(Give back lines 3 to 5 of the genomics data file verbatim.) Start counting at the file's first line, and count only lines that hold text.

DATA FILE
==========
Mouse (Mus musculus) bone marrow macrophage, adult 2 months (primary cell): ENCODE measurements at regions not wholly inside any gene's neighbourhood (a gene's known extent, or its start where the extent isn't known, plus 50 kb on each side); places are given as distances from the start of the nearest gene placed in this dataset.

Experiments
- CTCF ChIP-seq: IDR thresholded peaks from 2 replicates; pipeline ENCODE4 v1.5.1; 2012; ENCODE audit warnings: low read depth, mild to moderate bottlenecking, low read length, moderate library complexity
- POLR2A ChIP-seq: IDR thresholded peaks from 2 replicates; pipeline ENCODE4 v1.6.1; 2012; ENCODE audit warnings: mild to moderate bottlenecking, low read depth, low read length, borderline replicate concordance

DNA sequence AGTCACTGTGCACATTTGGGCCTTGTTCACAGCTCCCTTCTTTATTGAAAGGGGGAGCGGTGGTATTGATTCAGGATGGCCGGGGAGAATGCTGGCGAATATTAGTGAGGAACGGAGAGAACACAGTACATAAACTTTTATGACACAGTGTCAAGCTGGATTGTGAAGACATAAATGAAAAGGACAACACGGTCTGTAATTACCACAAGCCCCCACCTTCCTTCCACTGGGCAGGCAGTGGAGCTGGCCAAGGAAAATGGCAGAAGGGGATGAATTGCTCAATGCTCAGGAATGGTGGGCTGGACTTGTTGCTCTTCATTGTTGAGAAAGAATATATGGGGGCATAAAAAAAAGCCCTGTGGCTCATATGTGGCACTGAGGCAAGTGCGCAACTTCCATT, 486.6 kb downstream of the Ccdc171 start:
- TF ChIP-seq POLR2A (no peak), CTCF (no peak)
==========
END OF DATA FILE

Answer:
- CTCF ChIP-seq: IDR thresholded peaks from 2 replicates; pipeline ENCODE4 v1.5.1; 2012; ENCODE audit warnings: low read depth, mild to moderate bottlenecking, low read length, moderate library complexity
- POLR2A ChIP-seq: IDR thresholded peaks from 2 replicates; pipeline ENCODE4 v1.6.1; 2012; ENCODE audit warnings: mild to moderate bottlenecking, low read depth, low read length, borderline replicate concordance

DNA sequence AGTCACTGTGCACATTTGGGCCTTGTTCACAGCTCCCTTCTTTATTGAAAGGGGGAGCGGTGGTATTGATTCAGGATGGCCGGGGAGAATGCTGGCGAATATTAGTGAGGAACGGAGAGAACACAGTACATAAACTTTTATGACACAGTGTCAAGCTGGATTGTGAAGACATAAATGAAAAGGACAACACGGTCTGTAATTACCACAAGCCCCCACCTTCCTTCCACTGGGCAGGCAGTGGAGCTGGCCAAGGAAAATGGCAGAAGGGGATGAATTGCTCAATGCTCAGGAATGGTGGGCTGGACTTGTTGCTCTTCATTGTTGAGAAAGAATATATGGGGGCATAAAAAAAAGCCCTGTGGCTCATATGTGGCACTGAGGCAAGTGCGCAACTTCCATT, 486.6 kb downstream of the Ccdc171 start: